I’ve had to do way too much digging for interesting books lately, and it came to a head a couple weeks ago, when the only functioning computer at my local library blatantly refused to open its catalog. What is an impatient person to do with such insolent technology? Rummage through thousands of books in hopes of finding an underappreciated gem? Call me crazy, but okay!
The regular fiction section was way too daunting for this kind of risky business, so I visited the small and inviting Teen section and ended up picking out a couple books: Gifts by Ursula K. Le Guin (author of The Wizard of Earthsea, a truly spectacular book) and Cold Skin by Steven Herrick (some award-winning Australian poet).
On a side note, I must say I recommend a good teen book to anyone, at least every now and again. I mean, why not? There are some pretty awesome stories out there in the wild teen section. And for those I’m-too-busy-to-read individuals, did I mention that YA novels come in concentrated form? Let’s face it: it’s a lot faster to read a 300-page book with a 14-pt font than a 500-page book with a 10-pt font.
So I took the books home with me, completely prepared for a disaster. Here’s the good news: both were definitely a fast read, manageably conquerable in just one Saturday. And the…news? I’ll be honest, I was ready to put Gifts down about every 10 minutes. There was just too much droning on about a bunch of hard-to-pronounce-or-remember people, and the slow storyline made it brutal. But the second one, Cold Skin, actually piqued my interest.
Let me just stop you right there and say that no, Cold Skin is not a vampire novel. Instead, it’s about a community of people living in a tiny mining town in Australia. You have all the “typical” small-town antics here (I’ve never lived in a small town, so I have no idea how typical they are; they just seem to show up a lot in novels about small towns):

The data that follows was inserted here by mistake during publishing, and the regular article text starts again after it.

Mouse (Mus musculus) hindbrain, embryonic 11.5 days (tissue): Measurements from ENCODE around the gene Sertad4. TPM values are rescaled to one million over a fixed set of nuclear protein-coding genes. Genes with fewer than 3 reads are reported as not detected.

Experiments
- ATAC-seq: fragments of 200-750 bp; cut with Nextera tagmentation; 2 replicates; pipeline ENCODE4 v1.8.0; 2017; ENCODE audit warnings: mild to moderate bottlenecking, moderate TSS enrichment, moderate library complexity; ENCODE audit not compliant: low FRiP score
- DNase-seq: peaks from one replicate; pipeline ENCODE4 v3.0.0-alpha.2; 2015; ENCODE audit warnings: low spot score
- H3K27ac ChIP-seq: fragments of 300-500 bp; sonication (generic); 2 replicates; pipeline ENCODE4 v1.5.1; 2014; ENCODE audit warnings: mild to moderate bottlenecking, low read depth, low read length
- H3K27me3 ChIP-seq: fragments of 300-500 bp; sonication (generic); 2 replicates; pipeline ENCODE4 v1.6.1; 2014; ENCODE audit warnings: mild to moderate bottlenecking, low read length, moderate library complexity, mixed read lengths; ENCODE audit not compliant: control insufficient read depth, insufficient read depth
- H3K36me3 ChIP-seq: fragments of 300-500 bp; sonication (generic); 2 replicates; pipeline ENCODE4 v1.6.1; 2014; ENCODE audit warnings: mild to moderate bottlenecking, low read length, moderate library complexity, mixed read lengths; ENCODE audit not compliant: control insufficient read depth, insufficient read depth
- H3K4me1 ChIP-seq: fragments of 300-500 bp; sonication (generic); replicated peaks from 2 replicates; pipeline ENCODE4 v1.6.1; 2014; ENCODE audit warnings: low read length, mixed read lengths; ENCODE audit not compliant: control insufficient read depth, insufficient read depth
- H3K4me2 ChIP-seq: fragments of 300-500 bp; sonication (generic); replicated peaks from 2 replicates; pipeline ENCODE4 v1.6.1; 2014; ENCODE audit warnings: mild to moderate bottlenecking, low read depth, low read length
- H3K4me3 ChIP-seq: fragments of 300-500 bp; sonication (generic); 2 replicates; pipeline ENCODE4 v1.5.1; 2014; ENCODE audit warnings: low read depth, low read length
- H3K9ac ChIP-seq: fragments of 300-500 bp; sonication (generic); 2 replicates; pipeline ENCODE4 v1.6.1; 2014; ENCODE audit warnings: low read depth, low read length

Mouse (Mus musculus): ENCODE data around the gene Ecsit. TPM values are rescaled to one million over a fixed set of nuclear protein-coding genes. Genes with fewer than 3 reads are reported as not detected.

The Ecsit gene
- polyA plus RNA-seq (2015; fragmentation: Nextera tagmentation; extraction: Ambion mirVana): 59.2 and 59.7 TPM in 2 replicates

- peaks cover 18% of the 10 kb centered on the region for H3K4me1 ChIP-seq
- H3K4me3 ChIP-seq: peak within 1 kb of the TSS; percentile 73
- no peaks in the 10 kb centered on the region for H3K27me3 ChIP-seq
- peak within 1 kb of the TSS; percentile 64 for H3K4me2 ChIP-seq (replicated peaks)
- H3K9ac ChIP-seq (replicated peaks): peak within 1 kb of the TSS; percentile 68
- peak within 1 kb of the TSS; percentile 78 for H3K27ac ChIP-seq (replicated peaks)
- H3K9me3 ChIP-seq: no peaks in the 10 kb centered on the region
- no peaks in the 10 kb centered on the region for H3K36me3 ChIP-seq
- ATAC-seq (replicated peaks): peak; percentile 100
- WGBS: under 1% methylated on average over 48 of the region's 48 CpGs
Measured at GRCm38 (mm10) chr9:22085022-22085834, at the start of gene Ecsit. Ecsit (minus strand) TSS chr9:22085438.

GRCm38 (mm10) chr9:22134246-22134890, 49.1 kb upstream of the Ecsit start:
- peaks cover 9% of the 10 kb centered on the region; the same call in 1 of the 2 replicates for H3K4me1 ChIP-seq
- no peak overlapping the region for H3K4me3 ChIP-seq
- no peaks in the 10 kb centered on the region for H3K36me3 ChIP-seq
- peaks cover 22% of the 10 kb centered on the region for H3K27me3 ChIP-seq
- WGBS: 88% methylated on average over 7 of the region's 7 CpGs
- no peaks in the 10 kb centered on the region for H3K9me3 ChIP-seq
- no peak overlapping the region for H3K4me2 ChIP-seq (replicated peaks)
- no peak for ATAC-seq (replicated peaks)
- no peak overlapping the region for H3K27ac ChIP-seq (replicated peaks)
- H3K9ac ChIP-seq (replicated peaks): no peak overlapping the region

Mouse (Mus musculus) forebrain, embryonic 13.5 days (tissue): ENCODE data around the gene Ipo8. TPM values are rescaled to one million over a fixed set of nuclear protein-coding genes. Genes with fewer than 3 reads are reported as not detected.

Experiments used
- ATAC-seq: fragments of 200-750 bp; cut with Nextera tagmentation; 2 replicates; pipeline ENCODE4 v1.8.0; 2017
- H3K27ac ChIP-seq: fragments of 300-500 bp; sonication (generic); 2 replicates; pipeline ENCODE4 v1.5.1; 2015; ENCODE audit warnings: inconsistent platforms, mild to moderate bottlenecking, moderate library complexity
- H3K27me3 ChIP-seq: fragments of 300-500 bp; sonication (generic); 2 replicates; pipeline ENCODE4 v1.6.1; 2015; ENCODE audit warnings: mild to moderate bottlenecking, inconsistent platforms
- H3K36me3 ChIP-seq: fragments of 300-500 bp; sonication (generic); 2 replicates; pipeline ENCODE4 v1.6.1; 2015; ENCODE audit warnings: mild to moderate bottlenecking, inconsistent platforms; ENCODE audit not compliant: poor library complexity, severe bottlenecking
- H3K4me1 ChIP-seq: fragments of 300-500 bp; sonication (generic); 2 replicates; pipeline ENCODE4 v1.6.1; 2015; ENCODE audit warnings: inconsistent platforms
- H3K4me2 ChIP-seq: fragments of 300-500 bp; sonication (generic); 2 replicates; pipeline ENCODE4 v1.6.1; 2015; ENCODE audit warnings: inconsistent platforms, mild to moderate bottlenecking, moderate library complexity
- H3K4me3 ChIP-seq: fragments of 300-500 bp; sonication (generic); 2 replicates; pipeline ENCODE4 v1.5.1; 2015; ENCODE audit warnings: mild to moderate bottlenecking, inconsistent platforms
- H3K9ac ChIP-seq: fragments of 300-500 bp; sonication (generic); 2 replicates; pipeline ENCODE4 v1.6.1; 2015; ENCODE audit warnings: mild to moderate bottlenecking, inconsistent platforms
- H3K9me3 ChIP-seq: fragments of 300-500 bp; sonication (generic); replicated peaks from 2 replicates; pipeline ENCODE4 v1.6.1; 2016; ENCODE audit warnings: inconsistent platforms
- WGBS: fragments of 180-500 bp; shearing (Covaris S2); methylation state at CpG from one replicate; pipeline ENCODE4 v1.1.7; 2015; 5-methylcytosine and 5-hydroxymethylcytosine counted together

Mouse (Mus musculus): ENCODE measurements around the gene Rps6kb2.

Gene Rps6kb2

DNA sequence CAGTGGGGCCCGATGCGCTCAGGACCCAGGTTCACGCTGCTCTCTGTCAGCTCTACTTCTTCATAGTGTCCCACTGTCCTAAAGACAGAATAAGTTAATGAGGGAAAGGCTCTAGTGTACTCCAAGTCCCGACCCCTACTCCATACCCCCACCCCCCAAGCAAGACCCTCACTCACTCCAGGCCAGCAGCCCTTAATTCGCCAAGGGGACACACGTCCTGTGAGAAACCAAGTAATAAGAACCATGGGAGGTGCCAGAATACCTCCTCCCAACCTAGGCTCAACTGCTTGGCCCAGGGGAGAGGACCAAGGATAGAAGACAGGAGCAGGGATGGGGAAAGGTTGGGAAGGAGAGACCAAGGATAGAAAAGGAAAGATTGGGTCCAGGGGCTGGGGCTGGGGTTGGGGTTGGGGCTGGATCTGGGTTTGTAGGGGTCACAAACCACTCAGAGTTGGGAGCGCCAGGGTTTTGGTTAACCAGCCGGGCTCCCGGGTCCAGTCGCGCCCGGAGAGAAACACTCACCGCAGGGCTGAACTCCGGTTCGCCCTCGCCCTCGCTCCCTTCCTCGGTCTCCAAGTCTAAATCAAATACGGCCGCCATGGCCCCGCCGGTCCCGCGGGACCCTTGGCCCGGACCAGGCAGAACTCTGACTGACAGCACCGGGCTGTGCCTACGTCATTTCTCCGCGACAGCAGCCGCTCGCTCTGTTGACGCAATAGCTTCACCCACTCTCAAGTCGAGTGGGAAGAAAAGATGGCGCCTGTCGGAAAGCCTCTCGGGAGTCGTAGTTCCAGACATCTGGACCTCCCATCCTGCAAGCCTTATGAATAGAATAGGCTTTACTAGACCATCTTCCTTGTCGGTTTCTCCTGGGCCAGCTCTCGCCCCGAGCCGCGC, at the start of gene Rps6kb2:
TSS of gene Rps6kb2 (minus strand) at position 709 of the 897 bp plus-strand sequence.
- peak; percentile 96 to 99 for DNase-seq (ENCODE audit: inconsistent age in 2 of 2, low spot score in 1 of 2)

- The men are trying to forget the difficulties of life—and their insecurities about the part they played in the war—so they suffer through their job (in the mines, on a farm) and then drink themselves into a stupor in the evenings.
- The high school kids are from one of two categories: they’ve either accepted where they are in life and expect to be a miner in the same town forever, or they are hell-bent on getting out, seeing the world, and creating a new life for themselves.
- Everyone knows one another and has opinions of one another. Everyone has a history of some sort, and almost everyone knows that history.
So the whole town is just trying to deal with the qualms they have about one another, their situation, and themselves—like most of us—and suddenly, one of their most promising teenage girls is found dead. Suddenly, everyone is at one another’s throats, and you (the reader) are trying to sort through buckets of information to solve the mystery.
I don’t really consider myself a murder mystery kind of gal, but this book was super exciting. I’m also usually pretty good at guessing what might happen in a story, but I honestly had no clue with this one, which made it even better.
And then I should mention the text treatment. The entire novel is formatted as though every page were poetry, with very short line-lengths and good-sized leading (line spacing). It isn’t poetry—no rhyming or anything; it still reads like any other novel—but it looks and almost feels like poetry, which gives it a kind of natural rhythm and elegance.
The text is broken down into 8 chapters, and each chapter features a hot-potato approach to point of view—where characters take turns sharing information about what is happening and how they feel about it. I loved the switch between characters the most. I really wanted to see each character clearly, so I could see the big picture clearly, and the characters were so well-developed that it all just clicked. There isn’t a lot of flowery wordiness in this book, either. The author is very direct in his presentation of characters and information.
One other thought: For those who like absolutely squeaky clean books, this one does include a few glossed-over sex scenes—nothing too graphic or anything, but perhaps borderline. I don’t like this kind of material, but I thought the way it was presented made the characters and their situation more pronounced. At least the profanity, if there is any, is kept to a minimum.
So there you have it. A completely obscure novel called Cold Skin that has nothing to do with vampires and is actually quite worth the read. It struck my fancy, and it may strike yours, too. Check it out!